RDF Industry Group: ‘Exporting EfW has net greenhouse gas benefit’

Refuse Derived Fuel (RDF) Industry Group has published a report on the industry’s role in solving the greenhouse gas emission issue. 

Its research has shown that exporting Energy-from-Waste and keeping it from landfill, “even over distances up to 9,000km” has a net greenhouse gas benefit. 

The report, entitled ‘The Role of Waste Derived Fuel in the EU’s Energy and Resource Transition’ was put together by Eunomia, and reflects on the benefits of treatment of residual waste via waste-to-energy (WtE). 


Andy Jones, chair of the RDF Industry Group, said: “The environmental benefits of WtE are clear: it avoids the harmful methane emissions associated with landfill and it produces energy, displacing fossil energy sources like coal and gas. The move to decarbonise WtE also incentivises pre-treatment, which has the potential to increase recycling.   

“Taking a single market view of RDF trade across Europe will be vital to the success of the industry. This means pooling WtE capacity across the EU and ensuring policy is designed to support joined-up, Europe-wide approach.”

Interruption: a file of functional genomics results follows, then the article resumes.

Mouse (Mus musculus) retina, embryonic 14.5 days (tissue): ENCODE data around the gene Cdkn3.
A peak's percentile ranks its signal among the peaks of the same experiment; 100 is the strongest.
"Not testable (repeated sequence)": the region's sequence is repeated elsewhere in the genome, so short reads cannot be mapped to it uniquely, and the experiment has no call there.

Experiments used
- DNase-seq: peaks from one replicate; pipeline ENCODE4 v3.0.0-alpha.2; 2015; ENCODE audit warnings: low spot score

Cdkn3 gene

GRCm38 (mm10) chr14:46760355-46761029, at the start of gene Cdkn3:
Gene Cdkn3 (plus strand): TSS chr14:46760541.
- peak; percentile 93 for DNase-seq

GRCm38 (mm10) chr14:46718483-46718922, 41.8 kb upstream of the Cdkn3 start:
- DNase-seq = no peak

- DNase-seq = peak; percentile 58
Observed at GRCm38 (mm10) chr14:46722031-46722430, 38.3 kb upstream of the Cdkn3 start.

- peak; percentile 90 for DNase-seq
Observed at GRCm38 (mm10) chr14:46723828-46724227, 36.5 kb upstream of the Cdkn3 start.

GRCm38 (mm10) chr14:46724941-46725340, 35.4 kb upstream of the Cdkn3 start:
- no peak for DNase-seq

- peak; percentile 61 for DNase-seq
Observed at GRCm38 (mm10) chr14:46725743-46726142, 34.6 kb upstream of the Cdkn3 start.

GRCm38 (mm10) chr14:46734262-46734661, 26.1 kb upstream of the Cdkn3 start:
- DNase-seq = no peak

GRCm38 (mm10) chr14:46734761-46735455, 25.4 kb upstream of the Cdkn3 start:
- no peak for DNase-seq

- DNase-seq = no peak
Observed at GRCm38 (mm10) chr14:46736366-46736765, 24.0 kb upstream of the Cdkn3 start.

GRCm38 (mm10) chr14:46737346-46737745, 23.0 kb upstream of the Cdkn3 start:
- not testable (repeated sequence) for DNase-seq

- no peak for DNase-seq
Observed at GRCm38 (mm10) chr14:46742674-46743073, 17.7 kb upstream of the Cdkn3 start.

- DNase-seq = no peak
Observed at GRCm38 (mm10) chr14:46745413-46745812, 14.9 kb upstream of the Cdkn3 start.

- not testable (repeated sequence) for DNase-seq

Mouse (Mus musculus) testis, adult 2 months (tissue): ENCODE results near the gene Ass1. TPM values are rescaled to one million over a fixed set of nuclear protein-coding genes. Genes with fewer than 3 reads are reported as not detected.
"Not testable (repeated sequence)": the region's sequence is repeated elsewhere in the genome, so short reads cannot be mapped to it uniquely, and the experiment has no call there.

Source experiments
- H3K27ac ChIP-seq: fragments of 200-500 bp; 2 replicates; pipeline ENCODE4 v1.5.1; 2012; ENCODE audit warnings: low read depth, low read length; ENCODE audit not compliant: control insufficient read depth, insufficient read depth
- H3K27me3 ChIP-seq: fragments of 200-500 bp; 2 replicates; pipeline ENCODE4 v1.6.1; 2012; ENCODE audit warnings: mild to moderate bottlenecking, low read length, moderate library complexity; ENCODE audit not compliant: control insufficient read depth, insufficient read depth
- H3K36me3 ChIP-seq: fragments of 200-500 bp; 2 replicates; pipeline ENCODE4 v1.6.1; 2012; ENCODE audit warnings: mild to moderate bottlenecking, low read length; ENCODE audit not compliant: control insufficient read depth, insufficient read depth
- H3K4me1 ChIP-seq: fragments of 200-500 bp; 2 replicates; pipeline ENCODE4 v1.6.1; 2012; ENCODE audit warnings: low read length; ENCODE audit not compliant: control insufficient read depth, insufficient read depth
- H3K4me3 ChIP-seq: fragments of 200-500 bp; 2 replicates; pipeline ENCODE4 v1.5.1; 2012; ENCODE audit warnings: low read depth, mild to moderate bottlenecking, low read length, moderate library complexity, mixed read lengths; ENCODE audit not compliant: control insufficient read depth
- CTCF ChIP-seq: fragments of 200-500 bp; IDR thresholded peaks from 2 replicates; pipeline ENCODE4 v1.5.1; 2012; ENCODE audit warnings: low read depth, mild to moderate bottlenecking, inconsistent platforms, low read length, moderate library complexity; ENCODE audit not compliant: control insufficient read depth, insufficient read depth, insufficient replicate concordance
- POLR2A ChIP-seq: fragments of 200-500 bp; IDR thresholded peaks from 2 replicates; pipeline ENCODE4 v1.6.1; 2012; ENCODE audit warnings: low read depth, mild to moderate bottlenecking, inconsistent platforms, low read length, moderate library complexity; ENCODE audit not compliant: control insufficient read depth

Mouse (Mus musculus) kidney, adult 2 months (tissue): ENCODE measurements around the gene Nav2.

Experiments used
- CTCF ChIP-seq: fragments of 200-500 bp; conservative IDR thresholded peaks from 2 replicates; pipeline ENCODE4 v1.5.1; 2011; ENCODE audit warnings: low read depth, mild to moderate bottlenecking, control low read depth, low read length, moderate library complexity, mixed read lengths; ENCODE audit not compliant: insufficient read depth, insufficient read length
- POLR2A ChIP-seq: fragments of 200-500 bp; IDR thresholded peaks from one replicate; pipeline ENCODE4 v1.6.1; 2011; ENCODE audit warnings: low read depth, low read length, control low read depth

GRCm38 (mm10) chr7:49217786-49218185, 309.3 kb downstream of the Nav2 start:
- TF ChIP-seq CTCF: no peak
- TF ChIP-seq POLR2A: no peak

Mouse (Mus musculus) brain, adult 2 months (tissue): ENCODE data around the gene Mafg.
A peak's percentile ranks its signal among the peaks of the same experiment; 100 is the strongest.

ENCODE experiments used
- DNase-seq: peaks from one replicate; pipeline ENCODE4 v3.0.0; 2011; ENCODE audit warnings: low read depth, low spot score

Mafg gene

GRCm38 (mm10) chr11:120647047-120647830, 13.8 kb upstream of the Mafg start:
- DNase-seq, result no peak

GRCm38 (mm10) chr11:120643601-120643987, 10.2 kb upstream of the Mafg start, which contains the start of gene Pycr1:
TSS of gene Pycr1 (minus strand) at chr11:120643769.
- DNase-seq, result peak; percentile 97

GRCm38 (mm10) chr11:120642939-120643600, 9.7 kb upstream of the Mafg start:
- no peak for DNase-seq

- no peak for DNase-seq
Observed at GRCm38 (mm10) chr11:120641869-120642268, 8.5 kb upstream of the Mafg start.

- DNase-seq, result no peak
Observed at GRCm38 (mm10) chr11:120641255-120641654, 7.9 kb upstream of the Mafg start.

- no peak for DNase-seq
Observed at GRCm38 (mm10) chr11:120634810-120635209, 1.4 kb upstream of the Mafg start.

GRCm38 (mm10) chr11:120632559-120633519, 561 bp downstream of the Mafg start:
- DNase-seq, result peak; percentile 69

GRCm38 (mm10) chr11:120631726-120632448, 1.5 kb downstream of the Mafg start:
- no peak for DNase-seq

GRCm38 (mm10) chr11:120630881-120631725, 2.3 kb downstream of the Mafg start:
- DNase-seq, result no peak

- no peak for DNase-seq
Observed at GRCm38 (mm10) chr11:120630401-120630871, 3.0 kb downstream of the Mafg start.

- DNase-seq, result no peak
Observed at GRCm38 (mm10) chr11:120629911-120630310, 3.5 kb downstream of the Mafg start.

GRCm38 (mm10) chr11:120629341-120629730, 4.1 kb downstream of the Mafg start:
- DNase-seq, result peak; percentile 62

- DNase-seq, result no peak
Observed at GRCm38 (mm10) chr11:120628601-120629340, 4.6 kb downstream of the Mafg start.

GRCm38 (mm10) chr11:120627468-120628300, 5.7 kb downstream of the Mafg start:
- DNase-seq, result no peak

The report has suggested it is “imperative” for the EU to “streamline” taxation policies, removing existing national carbon, incineration and import taxes on waste derived fuel once EFW is under the ETS scope to avoid double or triple taxation.  

The RDF Industry Group recommended that policymakers should place higher taxes on fossil fuels compared to WDF, apply carbon taxes solely to the fossil carbon content of WDF and exempt the heat offtake from EFW facilities from carbon taxation. 

Additionally, the RDF Industry Group has said “practical, affordable and robust” carbon calculation methods should be available to EfW operators, and fixed carbon rates for taxes should be assessed. 

According to the report from RDF Group, an integrated policy approach across Europe is “essential” for achieving emission reduction and any policy should consider “resource efficiency”.  

Moreover, the report said the EU should ensure the use of all available EfW capacity in the region can help maximise landfill diversion and reduce methane emissions. It suggested that methane is responsible for “30% of global warming” and in Europe is found most often in emissions from landfill sites, accounting for nearly 70% of the European waste sectors emissions.  

The report also suggested that mandatory levels of recycled content in new plastic products should be introduced and enforced in the EU to promote recycling. 

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